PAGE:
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Feature article

Tensile installation meshes grace + strength

A project to provide an aesthetically pleasing safety solution for the atrium at Melbourne University’s new School of Design presented a number of challenges for tensile architectural solutions supplier Tensile Design & Construct.

Designed by John Wardle Architects, in collaboration with Boston based firm NADAAA, Melbourne University’s new School of Design houses the faculty of architecture, building and planning.  As well as a place of learning, the structure was conceived as a teaching tool in itself, featuring raw, exposed detailing that reveals the methodology behind the building’s construction.

A key element of the building is an open five-storey atrium, and, as Tensile Design & Construct Business Development Manager Peter Bottero explains, a solution was required to provide a safety barrier between all levels of the opening, while respecting its sight lines and air flow.

“A material was needed that had a large open area, was structurally strong enough to handle crowd loads but was flexible enough to work with the architectural language proposed by the architects. It needed to act as the infill between the buildings.”

Tensile Design & Construct was engaged to design, engineer, fabricate and install a stainless steel mesh screen and supporting stainless steel tubing. The product selected was a highly specialised mesh known as ‘Webnet’, made by Jakob Rope Systems of Switzerland, a 111 year old family business “that makes impeccable quality products.”

“The Webnet features remarkable wire fineness and 95% openness, both of which were key to creating a veil like structure capable of withstanding considerable force”, Bottero says.

“Each wire of the mesh is only 1.5mm in diameter and the aperture opening is 80mm. The mesh and tubes were designed and engineered by Tensile to take all pre-tension forces of the mesh and cables plus a 0.75kN crowd load as per AS 1170. Tensile has designed mesh barriers to also take the higher load case of 3kN under the code and even fall protection loads.”

Describing it as one of the most complex installations Tensile has attempted, Bottero says the project entailed over 1200 square metres of mesh, with key challenges primarily relating to the geometry of the structure.

“There are very few straight edges in the building; everything is on an angle. Also the tubular balustrade had over 750 unique components, with each needing to be created in 3D and bent in complex geometric patterns.”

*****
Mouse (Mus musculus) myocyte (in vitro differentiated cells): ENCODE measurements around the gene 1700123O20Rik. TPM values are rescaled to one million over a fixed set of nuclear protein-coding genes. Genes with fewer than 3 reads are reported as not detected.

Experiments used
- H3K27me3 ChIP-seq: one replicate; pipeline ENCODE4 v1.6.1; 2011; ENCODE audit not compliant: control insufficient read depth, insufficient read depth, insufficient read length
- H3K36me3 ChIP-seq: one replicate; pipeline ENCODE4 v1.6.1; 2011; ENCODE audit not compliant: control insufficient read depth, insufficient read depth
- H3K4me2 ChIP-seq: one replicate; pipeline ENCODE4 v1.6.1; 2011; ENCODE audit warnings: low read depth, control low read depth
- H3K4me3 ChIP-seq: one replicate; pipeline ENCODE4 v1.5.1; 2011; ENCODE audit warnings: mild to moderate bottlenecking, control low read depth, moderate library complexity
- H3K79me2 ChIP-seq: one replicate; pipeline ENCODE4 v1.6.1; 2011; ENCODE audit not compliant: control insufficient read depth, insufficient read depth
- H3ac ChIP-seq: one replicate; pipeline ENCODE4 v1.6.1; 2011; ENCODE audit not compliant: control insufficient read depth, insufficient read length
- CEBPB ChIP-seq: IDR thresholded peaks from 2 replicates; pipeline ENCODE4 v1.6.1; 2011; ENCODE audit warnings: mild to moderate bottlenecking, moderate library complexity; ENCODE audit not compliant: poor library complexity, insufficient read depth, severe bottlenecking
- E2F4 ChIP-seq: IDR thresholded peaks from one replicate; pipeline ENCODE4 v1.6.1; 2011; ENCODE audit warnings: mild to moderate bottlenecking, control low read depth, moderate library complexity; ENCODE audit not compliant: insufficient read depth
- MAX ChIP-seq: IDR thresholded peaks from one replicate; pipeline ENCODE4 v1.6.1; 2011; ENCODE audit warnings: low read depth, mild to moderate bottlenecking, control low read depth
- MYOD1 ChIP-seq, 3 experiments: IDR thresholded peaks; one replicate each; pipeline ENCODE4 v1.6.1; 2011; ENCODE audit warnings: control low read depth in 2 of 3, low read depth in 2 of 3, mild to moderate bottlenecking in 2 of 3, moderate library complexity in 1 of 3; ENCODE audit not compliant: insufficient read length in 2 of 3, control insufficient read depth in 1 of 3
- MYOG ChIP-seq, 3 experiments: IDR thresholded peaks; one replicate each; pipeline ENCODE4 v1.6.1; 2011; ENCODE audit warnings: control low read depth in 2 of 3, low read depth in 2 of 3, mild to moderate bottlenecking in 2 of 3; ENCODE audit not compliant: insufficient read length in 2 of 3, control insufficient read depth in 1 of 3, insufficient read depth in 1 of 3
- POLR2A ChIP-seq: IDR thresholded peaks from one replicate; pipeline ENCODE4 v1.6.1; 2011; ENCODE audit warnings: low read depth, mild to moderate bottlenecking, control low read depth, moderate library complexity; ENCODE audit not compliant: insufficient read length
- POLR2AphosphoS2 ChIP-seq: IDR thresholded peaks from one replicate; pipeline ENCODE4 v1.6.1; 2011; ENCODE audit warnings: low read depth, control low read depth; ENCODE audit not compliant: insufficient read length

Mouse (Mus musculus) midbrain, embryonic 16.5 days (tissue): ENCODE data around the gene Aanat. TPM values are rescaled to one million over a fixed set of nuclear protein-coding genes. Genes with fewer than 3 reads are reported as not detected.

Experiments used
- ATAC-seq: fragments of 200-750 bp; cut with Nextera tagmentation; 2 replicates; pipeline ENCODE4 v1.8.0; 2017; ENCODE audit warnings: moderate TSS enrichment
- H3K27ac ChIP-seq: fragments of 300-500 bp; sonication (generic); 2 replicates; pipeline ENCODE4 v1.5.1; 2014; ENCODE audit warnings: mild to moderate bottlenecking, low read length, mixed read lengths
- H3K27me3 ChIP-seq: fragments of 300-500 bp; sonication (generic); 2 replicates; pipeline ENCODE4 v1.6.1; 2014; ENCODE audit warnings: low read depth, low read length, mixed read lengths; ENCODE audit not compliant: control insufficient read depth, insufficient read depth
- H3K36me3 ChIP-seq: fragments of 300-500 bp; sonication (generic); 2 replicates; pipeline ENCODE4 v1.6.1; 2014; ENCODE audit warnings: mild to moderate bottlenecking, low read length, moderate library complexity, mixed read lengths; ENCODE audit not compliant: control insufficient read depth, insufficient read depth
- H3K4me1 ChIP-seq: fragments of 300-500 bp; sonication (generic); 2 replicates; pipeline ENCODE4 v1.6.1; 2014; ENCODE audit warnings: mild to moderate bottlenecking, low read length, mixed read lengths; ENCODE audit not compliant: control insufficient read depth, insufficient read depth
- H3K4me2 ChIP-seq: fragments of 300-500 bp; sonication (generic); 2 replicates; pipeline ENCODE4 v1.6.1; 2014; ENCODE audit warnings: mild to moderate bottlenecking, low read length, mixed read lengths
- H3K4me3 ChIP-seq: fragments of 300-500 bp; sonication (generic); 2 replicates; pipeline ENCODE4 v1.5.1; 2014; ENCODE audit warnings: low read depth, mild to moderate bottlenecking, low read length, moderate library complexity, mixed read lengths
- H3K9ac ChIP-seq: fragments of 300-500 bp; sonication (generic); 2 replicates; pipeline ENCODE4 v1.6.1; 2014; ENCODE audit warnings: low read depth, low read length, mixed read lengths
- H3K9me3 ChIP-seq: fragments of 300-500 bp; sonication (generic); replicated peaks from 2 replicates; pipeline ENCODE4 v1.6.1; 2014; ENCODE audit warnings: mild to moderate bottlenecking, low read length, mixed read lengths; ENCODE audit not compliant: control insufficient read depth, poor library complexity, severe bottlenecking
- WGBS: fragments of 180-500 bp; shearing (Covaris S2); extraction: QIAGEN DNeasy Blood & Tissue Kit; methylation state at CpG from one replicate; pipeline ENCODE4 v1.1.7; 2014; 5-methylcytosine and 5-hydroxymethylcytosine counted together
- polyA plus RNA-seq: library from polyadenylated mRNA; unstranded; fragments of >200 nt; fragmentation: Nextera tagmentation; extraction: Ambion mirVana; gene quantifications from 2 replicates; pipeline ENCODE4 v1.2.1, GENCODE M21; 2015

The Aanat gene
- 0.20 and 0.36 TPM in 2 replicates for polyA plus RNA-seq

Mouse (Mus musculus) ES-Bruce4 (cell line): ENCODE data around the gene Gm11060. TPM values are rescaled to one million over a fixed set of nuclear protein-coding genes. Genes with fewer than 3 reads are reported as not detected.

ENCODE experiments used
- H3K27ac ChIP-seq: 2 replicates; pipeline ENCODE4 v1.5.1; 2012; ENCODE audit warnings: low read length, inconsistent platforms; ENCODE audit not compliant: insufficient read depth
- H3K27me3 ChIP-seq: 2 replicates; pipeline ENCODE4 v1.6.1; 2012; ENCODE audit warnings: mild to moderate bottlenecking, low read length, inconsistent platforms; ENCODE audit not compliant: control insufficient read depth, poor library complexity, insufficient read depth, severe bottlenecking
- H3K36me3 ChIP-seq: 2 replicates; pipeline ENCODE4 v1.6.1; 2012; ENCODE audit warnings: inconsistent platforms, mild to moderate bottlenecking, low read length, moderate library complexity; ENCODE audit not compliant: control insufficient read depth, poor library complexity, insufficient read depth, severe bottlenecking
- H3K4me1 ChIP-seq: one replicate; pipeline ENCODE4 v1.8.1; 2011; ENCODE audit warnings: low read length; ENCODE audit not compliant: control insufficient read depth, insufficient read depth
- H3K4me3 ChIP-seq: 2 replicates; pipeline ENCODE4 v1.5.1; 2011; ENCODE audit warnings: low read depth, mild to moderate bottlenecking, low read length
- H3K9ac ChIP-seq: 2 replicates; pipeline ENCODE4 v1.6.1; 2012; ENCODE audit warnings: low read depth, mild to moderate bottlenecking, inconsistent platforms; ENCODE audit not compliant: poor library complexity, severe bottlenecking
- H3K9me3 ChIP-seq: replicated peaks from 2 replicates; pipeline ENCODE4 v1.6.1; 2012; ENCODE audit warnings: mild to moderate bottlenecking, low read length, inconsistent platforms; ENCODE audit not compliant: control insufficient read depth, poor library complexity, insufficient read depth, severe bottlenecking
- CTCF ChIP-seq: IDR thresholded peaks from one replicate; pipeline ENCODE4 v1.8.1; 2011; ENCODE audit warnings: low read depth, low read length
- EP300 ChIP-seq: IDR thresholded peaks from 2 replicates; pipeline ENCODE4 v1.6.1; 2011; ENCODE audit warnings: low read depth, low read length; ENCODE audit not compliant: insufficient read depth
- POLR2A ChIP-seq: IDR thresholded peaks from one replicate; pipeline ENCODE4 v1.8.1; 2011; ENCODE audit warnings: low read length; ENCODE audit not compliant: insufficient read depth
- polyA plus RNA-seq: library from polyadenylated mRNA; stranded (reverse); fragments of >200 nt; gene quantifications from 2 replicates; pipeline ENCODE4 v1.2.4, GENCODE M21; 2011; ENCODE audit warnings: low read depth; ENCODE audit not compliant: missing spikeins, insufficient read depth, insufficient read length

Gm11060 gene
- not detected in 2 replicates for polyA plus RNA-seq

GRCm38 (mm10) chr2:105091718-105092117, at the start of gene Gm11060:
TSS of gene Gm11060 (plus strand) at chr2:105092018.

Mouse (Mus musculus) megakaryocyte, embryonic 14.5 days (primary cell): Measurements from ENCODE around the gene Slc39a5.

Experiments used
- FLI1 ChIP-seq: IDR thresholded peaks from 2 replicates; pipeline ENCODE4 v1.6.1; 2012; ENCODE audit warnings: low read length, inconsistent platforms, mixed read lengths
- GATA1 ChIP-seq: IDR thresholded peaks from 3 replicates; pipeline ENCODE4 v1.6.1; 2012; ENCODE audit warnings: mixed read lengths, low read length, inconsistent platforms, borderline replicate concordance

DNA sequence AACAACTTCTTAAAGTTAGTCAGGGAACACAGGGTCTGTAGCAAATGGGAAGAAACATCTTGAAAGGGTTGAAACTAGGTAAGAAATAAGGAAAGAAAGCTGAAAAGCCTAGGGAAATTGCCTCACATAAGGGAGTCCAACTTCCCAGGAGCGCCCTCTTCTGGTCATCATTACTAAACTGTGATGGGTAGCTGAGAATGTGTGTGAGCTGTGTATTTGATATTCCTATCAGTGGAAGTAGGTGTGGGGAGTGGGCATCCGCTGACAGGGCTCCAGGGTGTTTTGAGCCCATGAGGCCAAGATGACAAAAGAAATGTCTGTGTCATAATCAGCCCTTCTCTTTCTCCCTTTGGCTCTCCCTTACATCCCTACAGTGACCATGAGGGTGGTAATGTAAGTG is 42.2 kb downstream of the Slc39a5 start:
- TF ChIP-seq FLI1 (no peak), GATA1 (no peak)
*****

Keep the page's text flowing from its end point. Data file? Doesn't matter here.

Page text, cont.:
“We also had to work through a multitude of connection details, many of which were one-offs due to the geometry. These all needed to be documented in 3D to ensure we had cables and mesh moving in the right direction.”

“With the installation taking place within an extremely confined space, and over 100 tradesmen needing to use the same area, it was certainly a tight program.”

The Webnet mesh was brought to site in several pieces and stitched together to achieve a single continuous piece of mesh for each side of the atrium. This enabled the large and complex shapes to be made and also made for a fast and easy installation. The final construction took four months to design, with installation occurring over two months, and was in fact completed more than three months ahead of schedule.

The final result appears to attest to the unique properties of the mesh.

“Webnet mesh behaves like a tensioned membrane, which is what made it ideal for the School of Design and the role it plays of stretching across the atrium walkways and balconies,” says Bottero. “The mesh laces to a series of 5 and 6 mm stainless steel cables that then anchor back to the slabs and other structural members of the building. The result is that any impact load is radiated across the whole mesh façade; each wire supports its mate, thereby reducing the cross-sectional area required by each wire.”

“The triangular shapes in the tube balustrade and the large timber seating and tables also act as part of the structural solution. In fact we dubbed it the ‘structural furniture’ during the project as it was the first time I have ever come across the need to understand how a table or chair would behave in a crowd load situation. The tubes, through their triangular shape, provide a larger fixing or surface area to resist force and the timber forms a kind of bracing in much the same way ply wood sheets do for a timber wall. All of this enabled a highly sophisticated and efficient structural solution.”

“Mesh performs beautifully, there is no other material that could provide for all of the architects’ needs and fit the complex geometry so easily. The mesh stretches, twists and folds between the various shapes and forms surrounding the atrium. It is a bit like a veil, but a veil that can take a football team running at it. Like most of our cable structures, the end result appears effortless. However this simplicity hides a multitude of details and complexities that are lost on most people who look at it. That is why we love what we do.”

“The lightweight but extremely strong construction created for the School of Design is only available through tensile objects. We are seeing this embraced more in the building industry but there is still room to grow. We certainly have not mined the full potential of Webnet mesh as yet.”